The Fayette County Board of Commissioners approved amendments to land use plans to allow construction of a business technology park on the west side of S.R. 74, which would be a mix of industrial research and development offices and a small amount of light commercial services, such as salons and small restaurants. The amendment is contingent on the town of Tyrone’s approval of the changes.
Commissioner Eric Maxwell refused to back the amendments plan and said the only benefit would be the creation of jobs.
“To suggest that putting commercial development on the highway just on the southside of Fairburn where it’s already an abomination and say that that’s going to help out traffic is absolutely ridiculous,” said Maxwell. “I believe that at this point you can tell the difference going from Fayette County to Fairburn and in four years if this thing is passed and the economy turns around you will not know the difference between Fulton County and Fayette County.”
Residents in the Cherokee Hills, Oakcliff Estates and Sequoyah Woods subdivisions overwhelmingly rejected a referendum to become part of Doraville. Seventy-nine percent opposed the second annexation vote – which would have boosted Doraville’s population by about 65 percent to 17,000 residents.
The November annexation vote failed by just 34 votes, but was marred by ballot problems, prompting the second vote.
The Avondale Estates City Council votes tonight on a conditional permit to allow development of a mixed-use project anchored by Publix at a four-block area just east from its Tudor-style downtown. The public meeting begins at 7:30 p.m. at the Avondale City Hall in North Avondale Plaza.
Residents with Peachtree Park Civic Association are negotiating a code of conduct contract with radio personality Frank Ski’s Kolor, a high-end night club and restaurant seeking a permanent address in Buckhead.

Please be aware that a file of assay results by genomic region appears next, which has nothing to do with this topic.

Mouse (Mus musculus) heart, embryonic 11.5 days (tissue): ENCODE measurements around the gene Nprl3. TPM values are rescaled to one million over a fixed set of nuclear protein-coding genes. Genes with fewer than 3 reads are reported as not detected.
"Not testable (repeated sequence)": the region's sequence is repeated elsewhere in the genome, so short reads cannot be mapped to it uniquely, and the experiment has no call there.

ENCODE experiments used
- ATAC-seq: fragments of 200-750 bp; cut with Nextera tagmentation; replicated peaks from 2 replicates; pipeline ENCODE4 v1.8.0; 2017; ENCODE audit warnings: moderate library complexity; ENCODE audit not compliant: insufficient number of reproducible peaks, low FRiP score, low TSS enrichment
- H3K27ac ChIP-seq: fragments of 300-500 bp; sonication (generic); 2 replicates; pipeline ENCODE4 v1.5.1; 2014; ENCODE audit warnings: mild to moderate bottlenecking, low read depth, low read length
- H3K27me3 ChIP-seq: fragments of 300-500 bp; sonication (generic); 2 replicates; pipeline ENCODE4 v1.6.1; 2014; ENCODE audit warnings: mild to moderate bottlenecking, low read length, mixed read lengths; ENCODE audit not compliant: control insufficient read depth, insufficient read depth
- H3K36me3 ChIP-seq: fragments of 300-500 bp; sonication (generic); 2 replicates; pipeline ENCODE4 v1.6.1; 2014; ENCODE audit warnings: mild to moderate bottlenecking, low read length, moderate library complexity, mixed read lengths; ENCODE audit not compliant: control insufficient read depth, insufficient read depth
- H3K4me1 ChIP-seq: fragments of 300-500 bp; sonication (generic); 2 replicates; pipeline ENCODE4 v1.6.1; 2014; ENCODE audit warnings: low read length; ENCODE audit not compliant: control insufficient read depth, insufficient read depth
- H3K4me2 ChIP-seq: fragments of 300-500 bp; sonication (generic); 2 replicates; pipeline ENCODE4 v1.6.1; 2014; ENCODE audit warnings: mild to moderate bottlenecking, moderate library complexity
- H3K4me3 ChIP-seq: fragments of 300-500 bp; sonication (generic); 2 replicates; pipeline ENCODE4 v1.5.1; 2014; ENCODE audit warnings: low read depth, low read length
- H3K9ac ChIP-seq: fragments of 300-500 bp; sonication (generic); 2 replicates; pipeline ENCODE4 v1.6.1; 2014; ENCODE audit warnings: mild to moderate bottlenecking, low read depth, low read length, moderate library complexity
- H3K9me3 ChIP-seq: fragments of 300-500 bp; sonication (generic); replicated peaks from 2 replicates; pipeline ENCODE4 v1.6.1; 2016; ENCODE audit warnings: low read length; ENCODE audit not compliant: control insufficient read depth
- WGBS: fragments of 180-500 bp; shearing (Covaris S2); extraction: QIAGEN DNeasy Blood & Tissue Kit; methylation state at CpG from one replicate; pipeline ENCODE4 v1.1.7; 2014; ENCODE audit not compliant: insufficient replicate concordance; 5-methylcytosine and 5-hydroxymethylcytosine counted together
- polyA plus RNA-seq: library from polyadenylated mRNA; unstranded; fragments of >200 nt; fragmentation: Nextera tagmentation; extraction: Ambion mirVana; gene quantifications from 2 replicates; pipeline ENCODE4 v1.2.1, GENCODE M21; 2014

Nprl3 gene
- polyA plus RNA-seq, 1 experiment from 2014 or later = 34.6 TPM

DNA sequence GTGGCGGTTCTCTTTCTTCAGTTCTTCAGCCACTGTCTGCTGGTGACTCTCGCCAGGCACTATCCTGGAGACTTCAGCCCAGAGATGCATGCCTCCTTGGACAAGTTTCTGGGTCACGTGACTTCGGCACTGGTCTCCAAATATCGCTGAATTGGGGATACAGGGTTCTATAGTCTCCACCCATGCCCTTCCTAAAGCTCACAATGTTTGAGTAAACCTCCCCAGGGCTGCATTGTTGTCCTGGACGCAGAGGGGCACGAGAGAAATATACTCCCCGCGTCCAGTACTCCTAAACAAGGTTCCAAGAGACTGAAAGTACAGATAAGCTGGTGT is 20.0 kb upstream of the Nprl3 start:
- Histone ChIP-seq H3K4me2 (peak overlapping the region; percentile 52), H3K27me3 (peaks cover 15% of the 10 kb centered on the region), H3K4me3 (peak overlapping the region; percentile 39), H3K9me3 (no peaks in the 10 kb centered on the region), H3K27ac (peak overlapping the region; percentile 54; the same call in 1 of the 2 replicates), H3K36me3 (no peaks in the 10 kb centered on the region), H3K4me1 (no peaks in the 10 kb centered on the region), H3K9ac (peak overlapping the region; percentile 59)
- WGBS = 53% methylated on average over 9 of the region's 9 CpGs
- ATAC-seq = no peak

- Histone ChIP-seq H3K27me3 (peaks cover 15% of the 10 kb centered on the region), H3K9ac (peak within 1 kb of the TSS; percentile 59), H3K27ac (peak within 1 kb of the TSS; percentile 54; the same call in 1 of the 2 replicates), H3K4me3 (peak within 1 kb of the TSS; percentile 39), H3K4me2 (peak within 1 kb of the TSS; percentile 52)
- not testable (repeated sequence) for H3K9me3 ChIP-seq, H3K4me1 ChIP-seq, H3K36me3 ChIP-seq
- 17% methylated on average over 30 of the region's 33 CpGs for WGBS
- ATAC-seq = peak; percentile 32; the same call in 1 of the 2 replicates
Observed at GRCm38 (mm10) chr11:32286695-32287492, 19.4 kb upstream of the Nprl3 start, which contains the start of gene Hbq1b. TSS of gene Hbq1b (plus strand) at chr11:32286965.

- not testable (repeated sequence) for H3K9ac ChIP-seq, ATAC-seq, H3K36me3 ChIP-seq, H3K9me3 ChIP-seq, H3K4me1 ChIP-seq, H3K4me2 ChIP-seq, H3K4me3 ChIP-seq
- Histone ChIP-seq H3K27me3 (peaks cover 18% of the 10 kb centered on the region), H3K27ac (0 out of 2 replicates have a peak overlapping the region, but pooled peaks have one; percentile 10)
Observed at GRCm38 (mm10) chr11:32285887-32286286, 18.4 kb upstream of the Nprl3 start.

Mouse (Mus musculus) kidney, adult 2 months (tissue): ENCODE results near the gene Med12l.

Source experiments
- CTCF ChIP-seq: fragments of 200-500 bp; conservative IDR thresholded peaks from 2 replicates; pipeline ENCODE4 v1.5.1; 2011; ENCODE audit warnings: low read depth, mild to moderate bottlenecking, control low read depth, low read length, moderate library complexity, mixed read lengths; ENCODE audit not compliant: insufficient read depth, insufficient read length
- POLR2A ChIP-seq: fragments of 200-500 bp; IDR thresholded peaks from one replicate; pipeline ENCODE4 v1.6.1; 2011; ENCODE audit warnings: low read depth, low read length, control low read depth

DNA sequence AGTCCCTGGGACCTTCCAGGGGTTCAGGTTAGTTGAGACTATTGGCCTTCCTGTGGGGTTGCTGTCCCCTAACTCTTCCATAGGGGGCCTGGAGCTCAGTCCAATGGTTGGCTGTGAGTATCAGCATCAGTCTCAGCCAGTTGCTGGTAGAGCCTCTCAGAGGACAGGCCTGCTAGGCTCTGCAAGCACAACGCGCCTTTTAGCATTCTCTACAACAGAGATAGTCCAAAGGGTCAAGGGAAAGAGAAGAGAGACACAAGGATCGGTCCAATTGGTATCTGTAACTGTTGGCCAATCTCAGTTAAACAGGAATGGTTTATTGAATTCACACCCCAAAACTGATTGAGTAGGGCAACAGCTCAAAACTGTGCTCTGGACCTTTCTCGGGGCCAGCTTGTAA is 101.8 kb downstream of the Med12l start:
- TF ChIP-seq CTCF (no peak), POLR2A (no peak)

If approved, the club would be located in the Buckhead Square shopping center at the corner of Peachtree Road and Piedmont Avenue. Kolor’s 15,000-square-foot facility, if built, will face the wooded backyards of homes in the neighborhood.
Kolor faces united opposition from its neighbors. NPU-B recommended denial of a liquor license and both Buckhead Forest Civic Associationand Peachtree Park Civic Association have vowed to oppose the club’s opening.
Negoitations between the club and the neighbors are scheduled to end January 31.
Looking down the double-barrel of a petition signed by 341 citizens and a crowded room, the Roswell City Council unanimously rejected a plan to allow cell towers at the fire station on Jones Road and Lake Charles Drive. T-Mobile South applied to the city to lease land at the fire station to erect a 150-foot cell tower.
Government and public properties are currently acceptable sites for cell towers under the city’s zoning ordinance. On February 9, the City Council will vote on amendment to the wireless communication facility master plan striking the fire station from the list of acceptable sites for cell towers and will approve existing cell towers in annexed areas, commercial and industrial zoning and government sites.
Drivers along the US 41 Corridor can expect to see a new high-tech digital billboard within the city limits of Cartersville with the approval of a variance. Cartersville Board of Zoning Appeals has approved a variance to allow the digital billboard even though it does not meet the city’s sign ordinance. The sign will also be slightly bigger than the regulated 300 square feet allowed by the city and closer to the roadway than the required setback of at least 100 feet.
The new billboard will would be located about 15 feet somewhere along a 3.39 acre plot of land on a stretch of N. Morningside Drive, near Martin Luther King Jr. Drive.
“Our code dates back from the 1950s with an update in the ’90s,” District 6 County Commissioner Kathie Gannon said. “We have no code to fit the kind of development we want in DeKalb County.” “[The current code] is a very suburban code. We need something that matches our urban setting,” she said.
To recognize DeKalb’s new urbanism, the county hired Atlanta-based engineering, planning and construction management firm Pond & Co. to oversee the zoning law makeover.
As the law stands now, if a developer wants to construct a large mixed-use development — for example, to combine residential and retail in a manner similar to Atlanta’s Atlantic Station — a developer must make multiple zoning applications in DeKalb.
Special land use permits are required to build anything typically taller than three stories. Variances are needed for everything from parking to sidewalks and street buffers and must go through the zoning Board of Appeals.
The new code should streamline the process. “The code is being rewritten to implement the vision of the adopted 2007 DeKalb County Comprehensive Plan which encourages mixed use activity centers and encourages redevelopment of declining commercial corridors while protecting established single-family neighborhoods,” said DeKalb County spokeswoman Kristie Swink.
The first draft of the new code will be released in mid-February.